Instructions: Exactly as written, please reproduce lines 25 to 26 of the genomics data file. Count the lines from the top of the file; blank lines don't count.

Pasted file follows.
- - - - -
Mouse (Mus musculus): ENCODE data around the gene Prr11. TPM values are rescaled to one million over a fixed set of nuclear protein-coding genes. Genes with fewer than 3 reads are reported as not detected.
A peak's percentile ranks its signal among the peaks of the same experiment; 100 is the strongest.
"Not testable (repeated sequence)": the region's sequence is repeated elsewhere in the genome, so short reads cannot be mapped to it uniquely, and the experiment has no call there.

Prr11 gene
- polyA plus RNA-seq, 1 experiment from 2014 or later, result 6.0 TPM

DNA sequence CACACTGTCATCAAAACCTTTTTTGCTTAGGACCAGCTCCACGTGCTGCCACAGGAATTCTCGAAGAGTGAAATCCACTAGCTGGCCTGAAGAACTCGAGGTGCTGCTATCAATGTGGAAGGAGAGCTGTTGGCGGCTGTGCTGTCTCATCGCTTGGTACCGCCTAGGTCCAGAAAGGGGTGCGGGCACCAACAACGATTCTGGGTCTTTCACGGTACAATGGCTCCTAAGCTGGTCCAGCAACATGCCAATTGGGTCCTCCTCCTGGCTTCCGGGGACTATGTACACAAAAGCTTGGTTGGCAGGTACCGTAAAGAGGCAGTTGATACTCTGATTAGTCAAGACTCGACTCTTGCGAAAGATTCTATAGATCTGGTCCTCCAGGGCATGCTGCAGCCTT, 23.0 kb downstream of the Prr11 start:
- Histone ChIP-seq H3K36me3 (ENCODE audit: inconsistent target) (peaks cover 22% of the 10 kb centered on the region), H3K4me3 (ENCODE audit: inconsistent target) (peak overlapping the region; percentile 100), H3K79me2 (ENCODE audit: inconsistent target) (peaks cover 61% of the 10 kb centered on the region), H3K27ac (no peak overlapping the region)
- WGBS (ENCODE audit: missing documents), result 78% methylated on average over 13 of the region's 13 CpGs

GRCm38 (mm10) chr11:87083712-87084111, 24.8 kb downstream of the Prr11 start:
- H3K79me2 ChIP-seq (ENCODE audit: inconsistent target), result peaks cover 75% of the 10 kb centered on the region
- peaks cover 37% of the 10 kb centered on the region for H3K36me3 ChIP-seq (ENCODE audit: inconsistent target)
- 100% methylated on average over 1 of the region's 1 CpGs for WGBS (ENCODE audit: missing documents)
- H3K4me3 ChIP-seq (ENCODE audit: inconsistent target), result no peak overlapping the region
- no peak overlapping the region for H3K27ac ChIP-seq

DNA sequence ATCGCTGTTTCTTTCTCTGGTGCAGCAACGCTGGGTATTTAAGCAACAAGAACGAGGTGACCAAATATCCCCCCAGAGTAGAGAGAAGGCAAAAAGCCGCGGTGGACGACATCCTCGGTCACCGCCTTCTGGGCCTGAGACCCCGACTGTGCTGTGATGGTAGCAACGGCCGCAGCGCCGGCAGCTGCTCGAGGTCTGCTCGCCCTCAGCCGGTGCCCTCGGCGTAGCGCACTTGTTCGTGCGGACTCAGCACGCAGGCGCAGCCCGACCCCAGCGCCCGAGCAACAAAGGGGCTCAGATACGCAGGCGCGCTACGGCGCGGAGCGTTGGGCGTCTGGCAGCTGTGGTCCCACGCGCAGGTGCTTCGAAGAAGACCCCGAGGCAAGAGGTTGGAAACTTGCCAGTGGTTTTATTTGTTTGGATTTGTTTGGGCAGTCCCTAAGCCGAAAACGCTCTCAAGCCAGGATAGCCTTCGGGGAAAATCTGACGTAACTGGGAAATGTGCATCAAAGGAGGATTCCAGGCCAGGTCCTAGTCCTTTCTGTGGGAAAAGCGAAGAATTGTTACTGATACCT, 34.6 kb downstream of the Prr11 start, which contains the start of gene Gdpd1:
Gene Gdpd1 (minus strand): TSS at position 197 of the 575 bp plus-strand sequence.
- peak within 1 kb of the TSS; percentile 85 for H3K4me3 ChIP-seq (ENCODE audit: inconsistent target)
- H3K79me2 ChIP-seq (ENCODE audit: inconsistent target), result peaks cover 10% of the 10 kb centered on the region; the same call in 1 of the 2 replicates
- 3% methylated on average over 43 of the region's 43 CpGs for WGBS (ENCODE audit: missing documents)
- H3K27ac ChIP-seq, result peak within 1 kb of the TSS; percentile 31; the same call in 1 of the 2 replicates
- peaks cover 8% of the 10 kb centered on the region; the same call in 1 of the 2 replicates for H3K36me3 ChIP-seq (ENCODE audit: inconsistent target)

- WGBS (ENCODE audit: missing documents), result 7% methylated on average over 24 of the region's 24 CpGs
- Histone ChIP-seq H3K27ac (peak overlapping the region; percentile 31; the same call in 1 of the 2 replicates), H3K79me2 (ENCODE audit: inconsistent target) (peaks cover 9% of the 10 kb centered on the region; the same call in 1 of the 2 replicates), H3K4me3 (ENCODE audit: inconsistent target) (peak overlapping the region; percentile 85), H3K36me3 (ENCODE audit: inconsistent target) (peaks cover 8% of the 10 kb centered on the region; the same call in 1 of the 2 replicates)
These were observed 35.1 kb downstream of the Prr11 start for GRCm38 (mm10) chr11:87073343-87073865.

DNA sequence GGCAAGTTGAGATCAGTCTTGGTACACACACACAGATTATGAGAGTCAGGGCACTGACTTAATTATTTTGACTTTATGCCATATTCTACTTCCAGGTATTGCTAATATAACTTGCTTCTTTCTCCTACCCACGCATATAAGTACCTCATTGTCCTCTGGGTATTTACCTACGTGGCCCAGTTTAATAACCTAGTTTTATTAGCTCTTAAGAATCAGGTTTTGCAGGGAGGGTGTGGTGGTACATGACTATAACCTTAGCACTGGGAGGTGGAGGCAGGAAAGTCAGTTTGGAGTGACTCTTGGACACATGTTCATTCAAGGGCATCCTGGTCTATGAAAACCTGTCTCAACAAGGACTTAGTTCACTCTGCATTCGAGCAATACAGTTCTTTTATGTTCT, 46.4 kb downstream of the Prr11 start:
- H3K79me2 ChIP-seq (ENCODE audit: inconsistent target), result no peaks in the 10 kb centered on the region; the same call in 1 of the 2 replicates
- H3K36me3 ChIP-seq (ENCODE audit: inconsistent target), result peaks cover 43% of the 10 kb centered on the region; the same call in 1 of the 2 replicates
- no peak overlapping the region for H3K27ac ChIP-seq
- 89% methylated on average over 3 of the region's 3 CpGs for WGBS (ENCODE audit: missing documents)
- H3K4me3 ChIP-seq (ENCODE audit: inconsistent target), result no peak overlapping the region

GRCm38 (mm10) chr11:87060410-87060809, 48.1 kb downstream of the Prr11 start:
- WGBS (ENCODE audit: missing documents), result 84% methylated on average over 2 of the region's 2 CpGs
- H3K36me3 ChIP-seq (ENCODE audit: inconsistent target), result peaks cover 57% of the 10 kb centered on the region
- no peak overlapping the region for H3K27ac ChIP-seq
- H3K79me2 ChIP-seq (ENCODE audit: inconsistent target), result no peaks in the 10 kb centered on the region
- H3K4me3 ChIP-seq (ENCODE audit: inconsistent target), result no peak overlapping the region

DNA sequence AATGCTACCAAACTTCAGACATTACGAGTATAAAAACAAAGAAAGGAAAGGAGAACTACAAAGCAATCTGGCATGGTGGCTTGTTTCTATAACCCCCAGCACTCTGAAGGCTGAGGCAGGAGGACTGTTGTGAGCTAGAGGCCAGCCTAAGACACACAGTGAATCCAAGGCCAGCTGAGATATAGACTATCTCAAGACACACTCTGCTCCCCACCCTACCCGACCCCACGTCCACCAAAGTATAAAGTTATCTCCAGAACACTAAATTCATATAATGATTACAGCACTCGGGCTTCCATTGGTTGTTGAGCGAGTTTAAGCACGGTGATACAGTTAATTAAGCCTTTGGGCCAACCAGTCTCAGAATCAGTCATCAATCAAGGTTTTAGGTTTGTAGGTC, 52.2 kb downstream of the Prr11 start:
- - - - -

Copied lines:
DNA sequence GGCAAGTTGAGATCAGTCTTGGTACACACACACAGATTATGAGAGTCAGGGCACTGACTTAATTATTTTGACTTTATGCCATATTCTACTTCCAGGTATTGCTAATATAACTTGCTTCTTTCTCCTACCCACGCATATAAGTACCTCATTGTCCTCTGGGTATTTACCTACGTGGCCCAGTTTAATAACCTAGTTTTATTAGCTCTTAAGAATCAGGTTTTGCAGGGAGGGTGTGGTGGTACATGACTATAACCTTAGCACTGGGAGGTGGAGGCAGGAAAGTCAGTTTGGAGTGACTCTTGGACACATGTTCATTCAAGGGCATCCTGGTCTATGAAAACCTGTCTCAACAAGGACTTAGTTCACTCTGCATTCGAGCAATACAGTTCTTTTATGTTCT, 46.4 kb downstream of the Prr11 start:
- H3K79me2 ChIP-seq (ENCODE audit: inconsistent target), result no peaks in the 10 kb centered on the region; the same call in 1 of the 2 replicates